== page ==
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Goldies Lorikeet
Scientific Name -

Trichoglossus goldiei

Distribution -
Indonesia, New Guinea

Description -
Weight: 30-300 gm
Size: Approximately 7-8 inches in length.
Distinct Markings:Overall green, forehead and crown red. Face pink-violet and dark blue streaks, Body is also streaked with yellow to dark green. Wings are green with black tips, top of tail is olive-green, underside is yellowish green with more streaking. Eye ring bluish, beak and feet dark grey to black.

Lories and Lorikeets are found in Australia, Indonesia and the South Pacific. Lories and Lorikeets are brilliantly colored, highly active and playful. They are distinguished from other parrots by their brush tongue, utilized for feeding on nectar and pollen. Their feces are more liquid than most parrots and are excreted in a projectile manner making them messy and often inappropriate for housing indoors. They thrive in outdoor aviaries. They can be housed in colonies however must be closely observed for signs of aggression.

Behavior/Aviculture -
Some lory species make good companion birds (Chattering and Red lories are probably the best) however most are better suited as aviary birds. They are often hyperactive, constantly chattering but not excessively loud and have poor talking ability.

Lories should always be provided with toys, items for chewing and branches from non-toxic trees. In order to ensure safety, companion birds should not be allowed unsupervised freedom in the home as they often encounter toxins or dangerous items. Young birds should be socialized to many people and exposed to a variety of situations such as new cages, toys, visits to the veterinarian, handling by friends, and wing and nail clippings to avoid fear of novel situations.

Routine bathing or showering is vital to maintaining good plumage and skin condition. Birds can be misted and allowed to dry in a warm room or in the sun, or dried with a blow drier. They enjoy bathing in a bowl or bird bath. They are good fliers so if kept as companion birds they should have a moderate number of wing feathers clipped to prevent flight. Clip only enough so the bird will glide to the floor.

All companion and breeding birds should be individually identified to assist in recovery if lost and assist in maintenance of medical and genealogical records. Many breeders apply closed leg bands when chicks are young. While they present a slight risk of entrapment closed bands are preferable to no identification, especially for breeding birds. Microchips which can be implanted into the muscle or under the skin are a reliable means of identification but require electronic readers to verify identification. Tattoos may be used but often fade or become illegible with time. Foot prints may have some application in identification.

Lory cages should be roomy and situated so that they can be easily cleaned (hosed out). Outdoor housing is preferred and frequent bathing is essential to maintaining good heath. Care must be taken that old food does not accumulate in the cage, on perches or in feeders. Several perches should be provided.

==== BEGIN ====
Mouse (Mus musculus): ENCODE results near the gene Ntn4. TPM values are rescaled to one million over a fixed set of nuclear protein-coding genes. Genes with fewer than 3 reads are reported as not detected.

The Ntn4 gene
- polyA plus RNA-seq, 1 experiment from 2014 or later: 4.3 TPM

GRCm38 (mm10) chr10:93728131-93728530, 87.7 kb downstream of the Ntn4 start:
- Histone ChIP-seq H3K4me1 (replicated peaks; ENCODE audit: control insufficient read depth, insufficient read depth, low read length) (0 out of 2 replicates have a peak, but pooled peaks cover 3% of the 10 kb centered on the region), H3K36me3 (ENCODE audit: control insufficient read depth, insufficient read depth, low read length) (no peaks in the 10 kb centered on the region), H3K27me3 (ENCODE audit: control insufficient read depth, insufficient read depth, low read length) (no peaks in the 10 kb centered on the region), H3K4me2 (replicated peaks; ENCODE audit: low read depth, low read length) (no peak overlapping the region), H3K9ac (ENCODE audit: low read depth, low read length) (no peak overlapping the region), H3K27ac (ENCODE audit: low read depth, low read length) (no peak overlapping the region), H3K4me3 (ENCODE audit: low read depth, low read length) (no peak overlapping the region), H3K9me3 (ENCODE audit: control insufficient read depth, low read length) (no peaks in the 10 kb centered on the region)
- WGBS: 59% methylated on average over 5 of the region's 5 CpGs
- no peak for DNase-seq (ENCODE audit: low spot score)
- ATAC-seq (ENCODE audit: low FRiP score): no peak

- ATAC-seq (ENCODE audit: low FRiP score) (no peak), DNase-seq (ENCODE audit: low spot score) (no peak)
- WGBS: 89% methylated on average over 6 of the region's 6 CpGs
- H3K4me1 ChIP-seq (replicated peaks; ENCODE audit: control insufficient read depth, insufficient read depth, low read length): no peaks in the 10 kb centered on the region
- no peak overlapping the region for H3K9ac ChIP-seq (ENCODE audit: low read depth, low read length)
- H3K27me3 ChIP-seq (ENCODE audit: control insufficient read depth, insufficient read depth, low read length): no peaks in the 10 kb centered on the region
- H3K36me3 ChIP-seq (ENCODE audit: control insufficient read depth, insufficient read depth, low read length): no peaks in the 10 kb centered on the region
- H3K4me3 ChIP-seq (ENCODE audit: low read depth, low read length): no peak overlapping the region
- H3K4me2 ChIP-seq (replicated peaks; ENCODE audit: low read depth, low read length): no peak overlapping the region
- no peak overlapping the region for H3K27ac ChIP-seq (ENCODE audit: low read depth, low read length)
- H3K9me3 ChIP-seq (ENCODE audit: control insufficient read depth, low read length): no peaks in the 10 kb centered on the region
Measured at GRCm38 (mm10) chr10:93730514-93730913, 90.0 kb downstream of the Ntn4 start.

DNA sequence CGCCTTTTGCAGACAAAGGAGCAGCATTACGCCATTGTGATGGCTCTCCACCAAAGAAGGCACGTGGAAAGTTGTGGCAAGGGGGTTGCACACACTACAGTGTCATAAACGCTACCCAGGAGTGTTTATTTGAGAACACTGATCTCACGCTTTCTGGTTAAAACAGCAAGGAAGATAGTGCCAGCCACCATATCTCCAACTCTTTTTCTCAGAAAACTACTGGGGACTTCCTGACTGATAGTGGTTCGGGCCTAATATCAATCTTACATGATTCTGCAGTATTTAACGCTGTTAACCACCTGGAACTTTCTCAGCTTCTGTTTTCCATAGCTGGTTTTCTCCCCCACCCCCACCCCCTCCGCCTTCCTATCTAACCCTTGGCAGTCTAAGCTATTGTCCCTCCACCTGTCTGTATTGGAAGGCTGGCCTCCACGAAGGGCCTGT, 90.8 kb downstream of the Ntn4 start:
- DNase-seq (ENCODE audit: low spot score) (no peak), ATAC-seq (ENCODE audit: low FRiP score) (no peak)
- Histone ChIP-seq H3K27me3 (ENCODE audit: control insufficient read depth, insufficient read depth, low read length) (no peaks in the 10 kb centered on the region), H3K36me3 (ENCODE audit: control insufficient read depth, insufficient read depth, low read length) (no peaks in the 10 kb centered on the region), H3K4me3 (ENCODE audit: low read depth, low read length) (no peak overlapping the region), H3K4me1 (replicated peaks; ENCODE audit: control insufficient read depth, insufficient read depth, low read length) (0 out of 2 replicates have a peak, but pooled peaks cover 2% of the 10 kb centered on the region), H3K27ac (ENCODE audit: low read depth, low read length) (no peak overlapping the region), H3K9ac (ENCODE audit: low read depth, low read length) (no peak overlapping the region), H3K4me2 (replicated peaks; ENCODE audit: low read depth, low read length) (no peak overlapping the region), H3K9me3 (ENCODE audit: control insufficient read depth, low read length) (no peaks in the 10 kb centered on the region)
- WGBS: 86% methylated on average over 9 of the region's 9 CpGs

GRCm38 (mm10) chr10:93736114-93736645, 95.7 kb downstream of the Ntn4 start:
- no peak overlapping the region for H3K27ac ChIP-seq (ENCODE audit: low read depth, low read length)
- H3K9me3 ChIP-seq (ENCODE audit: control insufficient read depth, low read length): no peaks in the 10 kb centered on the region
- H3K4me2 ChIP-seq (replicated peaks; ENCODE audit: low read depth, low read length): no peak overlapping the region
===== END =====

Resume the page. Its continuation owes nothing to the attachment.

Life Span: Up to 15 years however very small species are delicate and typically not long lived
Age at maturity: 1-3 years

Diet -
Ideally lories should be fed a formulated (pelleted or extruded diet) as a basis for good nutrition. Many aviculturists make home made diets which should be analyzed for nutritional adequacy. The primary diet can be dry in many species, especially the larger species, which will help to keep the birds and caging clean, prevent contamination and spoilage and reduce disease problems associated with food spoilage. The diet should be supplemented with fresh fruits and vegetables daily to add variety and psychological enrichment. Many small species must be fed a nectar. Treats maybe given in small amounts especially as rewards for good behavior. Fresh clean water must be provided every day. Vitamin supplements are not needed for birds which are eating a formulated diet. Pretty Bird manufactures special dry diets for lories and lorikeets. For Conversion see our brochure on Converting your seed eating bird to a formulated diet.

Breeding Information -
Breeding lories requires special attention to diet and housing. Some species breed well in captivity. Breeding season and clutch size is variable according to the species. Nest Box and cage size is also variable according to the species.

Common Diseases And Disorders -
Liver disease
Psittacine Beak and Feather Disease
Fungal infections
Bacterial infections often associated with liquid foods
Parasites (Trichomonas)
Injuries
Food spoilage and contamination

Toxins: Many common health problems can be prevented by good diet, nutrition and routine health care. Routine veterinary examination (annually) can help you to keep your pet in excellent health and enhance your relationship with your bird


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